The Starbucks Biorefinery

39% of the American population feels strong feelings of guilt for food waste, how do you Italians feel about it? It doesn't seem like that either economic crisis manages to make ends meet the food budget of companies and families, so large quantities of food are thrown away at the end of the month. Starbucks, the coffee shop chain so loved by young people, has decided to focus on the matter and with a strategy of recycling is setting up a new business that deals bioplastics.

With the recycling expired ingredients and food waste such as baked goods and coffee grounds, Starbucks will start a production of sustainable plastics, laundry detergents and other commercial products. The new business of Starbucks it uses the waste from coffee shops to feed a real one biorefinery.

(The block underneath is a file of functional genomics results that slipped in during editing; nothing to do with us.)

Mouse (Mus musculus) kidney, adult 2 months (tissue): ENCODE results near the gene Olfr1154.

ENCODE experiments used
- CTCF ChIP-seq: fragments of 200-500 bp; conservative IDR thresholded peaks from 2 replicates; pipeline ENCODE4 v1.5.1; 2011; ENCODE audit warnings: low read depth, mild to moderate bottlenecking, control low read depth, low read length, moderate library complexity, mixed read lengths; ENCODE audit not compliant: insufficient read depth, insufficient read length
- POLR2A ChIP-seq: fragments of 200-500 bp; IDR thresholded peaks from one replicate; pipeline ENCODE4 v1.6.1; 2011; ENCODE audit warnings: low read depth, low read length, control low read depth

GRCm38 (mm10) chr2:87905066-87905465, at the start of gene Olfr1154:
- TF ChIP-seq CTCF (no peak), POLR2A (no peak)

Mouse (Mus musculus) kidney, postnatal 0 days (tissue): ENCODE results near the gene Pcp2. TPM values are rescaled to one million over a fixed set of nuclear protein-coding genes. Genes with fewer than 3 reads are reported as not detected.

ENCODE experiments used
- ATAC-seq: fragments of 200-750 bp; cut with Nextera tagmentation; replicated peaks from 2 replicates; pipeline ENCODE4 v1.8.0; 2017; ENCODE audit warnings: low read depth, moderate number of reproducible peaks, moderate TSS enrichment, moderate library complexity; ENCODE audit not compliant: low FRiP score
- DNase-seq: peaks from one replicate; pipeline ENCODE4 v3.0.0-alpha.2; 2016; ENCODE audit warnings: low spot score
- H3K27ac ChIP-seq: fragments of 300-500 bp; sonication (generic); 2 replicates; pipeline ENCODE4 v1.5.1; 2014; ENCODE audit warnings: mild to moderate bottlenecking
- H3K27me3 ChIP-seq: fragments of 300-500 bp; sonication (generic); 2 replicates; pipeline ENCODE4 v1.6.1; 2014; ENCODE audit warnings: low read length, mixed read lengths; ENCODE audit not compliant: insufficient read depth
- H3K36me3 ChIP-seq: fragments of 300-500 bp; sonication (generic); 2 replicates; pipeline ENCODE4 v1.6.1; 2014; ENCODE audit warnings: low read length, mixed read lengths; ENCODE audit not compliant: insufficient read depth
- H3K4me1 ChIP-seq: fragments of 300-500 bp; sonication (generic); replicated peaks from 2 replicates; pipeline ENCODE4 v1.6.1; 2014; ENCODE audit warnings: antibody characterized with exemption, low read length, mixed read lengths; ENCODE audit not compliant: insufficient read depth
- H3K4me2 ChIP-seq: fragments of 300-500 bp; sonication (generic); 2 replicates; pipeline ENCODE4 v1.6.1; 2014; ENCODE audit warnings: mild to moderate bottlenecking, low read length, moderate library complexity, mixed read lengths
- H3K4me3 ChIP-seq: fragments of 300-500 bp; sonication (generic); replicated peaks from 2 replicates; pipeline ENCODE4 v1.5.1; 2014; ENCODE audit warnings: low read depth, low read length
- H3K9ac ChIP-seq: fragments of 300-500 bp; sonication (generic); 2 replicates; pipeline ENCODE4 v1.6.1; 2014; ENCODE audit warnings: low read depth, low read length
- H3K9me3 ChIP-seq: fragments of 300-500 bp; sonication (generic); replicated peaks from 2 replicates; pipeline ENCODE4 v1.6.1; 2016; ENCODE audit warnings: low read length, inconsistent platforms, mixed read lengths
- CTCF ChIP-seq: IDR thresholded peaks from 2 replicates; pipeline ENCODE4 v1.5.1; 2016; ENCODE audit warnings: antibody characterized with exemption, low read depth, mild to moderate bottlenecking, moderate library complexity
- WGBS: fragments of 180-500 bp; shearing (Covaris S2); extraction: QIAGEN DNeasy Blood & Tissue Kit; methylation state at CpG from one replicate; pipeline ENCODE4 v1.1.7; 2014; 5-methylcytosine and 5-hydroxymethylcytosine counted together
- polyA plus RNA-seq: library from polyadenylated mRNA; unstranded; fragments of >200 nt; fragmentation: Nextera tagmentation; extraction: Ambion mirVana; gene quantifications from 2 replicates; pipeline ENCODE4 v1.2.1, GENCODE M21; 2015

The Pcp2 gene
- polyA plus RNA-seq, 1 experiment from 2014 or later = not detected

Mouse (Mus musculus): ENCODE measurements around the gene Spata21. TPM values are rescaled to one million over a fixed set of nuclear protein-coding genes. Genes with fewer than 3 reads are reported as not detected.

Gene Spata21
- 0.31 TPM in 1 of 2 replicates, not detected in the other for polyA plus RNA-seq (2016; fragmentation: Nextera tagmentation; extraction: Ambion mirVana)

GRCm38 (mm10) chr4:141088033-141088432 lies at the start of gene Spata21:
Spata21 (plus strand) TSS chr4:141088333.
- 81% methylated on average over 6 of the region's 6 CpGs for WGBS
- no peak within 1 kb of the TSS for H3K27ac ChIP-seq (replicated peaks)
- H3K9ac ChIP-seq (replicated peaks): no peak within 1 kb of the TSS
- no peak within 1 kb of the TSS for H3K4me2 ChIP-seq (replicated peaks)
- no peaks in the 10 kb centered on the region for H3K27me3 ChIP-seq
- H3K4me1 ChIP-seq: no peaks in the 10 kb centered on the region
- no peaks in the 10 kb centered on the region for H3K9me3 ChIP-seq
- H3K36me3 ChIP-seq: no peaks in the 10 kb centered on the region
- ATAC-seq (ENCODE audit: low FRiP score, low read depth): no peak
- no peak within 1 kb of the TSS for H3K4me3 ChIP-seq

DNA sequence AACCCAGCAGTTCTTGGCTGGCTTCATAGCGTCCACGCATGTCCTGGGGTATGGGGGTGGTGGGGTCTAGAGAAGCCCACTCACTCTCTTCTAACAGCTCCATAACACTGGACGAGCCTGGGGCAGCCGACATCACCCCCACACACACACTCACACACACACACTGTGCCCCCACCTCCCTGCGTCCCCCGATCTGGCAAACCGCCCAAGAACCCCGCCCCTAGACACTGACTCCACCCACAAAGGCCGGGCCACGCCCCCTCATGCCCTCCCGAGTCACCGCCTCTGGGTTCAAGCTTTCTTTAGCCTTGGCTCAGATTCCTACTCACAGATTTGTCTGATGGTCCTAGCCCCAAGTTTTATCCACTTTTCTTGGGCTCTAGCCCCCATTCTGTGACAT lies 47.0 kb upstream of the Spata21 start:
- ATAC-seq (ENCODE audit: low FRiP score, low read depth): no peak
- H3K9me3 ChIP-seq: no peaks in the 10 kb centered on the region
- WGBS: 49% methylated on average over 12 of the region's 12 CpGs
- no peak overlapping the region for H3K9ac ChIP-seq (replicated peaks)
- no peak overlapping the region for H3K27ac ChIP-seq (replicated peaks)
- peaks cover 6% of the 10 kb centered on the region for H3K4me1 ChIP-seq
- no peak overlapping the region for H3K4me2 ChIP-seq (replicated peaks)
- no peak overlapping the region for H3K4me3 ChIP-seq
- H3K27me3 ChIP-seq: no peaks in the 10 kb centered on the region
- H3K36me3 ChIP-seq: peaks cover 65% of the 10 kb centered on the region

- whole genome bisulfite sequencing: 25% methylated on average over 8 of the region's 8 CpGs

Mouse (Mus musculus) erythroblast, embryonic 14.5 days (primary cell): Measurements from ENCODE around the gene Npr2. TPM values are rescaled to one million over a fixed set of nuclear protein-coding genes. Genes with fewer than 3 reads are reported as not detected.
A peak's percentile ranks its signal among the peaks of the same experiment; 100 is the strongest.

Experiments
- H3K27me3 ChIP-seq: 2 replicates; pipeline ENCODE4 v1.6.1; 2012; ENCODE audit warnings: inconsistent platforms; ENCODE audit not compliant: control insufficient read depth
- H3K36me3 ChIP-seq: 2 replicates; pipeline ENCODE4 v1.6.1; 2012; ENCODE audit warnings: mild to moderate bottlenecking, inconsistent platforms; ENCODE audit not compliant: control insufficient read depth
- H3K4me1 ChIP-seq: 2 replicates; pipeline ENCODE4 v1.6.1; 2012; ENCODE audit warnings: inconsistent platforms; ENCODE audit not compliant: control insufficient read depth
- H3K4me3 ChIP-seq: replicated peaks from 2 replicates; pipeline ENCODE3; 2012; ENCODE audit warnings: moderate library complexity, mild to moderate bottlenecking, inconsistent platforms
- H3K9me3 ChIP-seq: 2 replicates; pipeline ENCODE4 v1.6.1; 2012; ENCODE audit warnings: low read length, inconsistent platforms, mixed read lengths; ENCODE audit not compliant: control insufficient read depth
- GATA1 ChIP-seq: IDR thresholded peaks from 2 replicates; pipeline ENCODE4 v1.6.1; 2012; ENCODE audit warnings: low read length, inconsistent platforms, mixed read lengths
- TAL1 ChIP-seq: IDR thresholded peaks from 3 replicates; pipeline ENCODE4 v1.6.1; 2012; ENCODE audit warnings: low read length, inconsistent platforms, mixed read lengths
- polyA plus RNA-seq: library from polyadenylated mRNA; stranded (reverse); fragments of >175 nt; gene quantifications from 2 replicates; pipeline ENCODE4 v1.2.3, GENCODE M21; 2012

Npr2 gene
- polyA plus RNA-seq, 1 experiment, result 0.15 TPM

The pilot project is the result of the collaboration between Starbucks and researchers from the University of Hong Kong. The project was presented at the 224th Nation & Expo Congress of the American Chemical Society. During the event, Carol SK Lin stated that Starbucks intends to transform yours waste into a new wealth sustainable as detergents bioplastics and products of daily use: "the strategy aims to reduce theenvironmental impact food waste and generate income by treating waste in a sustainable way“.

There biorefinery will exploit the food waste produced by Starbucks through a chemical process that uses particular organisms capable of converting the carbohydrate bases present in food waste into simple sugars. With the addition of nitrogen, the compound will be ideal for promoting bacterial growth. Starting with the sugars, the bacteria will produce succinic acid, the byproduct that the researchers will crystallize into a white powder.

Starbucks is about to get its second gold mine! Just recently, theUS Department of Energy, has drawn up a list of 12 raw material fundamental for industrial production, thesuccinic acid is among them. Succinic acid could find applications in various sectors so as to be used for the production of detergents, bioplastics or even drugs.

The pilot project is awaiting the final tests - and funding! - before being widely applied.

Video: Playing Pranks at Starbucks (October 2020).